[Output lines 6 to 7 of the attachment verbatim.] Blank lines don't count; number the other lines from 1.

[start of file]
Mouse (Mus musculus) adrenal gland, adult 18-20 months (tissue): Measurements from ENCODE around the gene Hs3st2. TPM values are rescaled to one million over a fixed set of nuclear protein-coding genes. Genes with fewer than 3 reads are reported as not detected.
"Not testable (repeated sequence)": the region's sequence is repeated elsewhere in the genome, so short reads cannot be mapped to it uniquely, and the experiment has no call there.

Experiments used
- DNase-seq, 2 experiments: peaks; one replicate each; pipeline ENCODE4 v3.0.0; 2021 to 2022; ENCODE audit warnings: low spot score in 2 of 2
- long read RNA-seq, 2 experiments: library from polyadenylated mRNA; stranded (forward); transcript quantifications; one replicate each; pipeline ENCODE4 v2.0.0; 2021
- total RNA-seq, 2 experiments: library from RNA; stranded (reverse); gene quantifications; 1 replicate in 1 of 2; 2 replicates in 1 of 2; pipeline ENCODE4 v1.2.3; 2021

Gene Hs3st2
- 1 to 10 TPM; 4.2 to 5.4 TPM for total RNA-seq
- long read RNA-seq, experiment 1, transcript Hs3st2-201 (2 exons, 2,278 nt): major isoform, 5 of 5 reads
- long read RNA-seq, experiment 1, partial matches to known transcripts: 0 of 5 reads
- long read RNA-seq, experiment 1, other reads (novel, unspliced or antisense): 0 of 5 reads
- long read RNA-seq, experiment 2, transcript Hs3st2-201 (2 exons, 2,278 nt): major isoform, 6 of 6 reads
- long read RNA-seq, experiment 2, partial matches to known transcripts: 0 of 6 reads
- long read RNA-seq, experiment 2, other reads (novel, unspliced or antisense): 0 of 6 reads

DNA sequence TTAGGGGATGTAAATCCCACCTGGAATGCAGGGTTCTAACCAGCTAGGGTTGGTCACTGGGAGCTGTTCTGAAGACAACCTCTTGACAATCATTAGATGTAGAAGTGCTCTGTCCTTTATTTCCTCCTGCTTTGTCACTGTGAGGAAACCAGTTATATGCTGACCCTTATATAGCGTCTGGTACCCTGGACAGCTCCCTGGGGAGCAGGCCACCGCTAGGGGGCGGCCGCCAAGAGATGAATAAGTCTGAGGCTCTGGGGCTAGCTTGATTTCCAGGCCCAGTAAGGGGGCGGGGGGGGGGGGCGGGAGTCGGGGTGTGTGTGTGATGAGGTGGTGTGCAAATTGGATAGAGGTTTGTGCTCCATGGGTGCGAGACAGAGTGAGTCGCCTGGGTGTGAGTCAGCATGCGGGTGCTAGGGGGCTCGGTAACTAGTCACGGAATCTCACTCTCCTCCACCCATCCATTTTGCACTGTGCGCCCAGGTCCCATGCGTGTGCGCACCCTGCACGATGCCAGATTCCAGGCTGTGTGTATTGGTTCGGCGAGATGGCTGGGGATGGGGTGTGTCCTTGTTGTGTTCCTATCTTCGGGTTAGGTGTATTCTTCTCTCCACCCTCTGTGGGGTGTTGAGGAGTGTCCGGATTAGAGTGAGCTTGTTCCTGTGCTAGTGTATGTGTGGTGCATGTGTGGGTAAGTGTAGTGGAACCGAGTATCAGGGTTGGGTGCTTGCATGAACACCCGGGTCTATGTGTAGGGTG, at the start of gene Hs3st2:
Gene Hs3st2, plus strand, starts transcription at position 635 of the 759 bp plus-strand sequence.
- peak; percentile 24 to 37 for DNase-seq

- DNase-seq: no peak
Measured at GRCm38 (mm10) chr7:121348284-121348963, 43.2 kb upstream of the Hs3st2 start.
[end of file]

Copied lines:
- total RNA-seq, 2 experiments: library from RNA; stranded (reverse); gene quantifications; 1 replicate in 1 of 2; 2 replicates in 1 of 2; pipeline ENCODE4 v1.2.3; 2021

Gene Hs3st2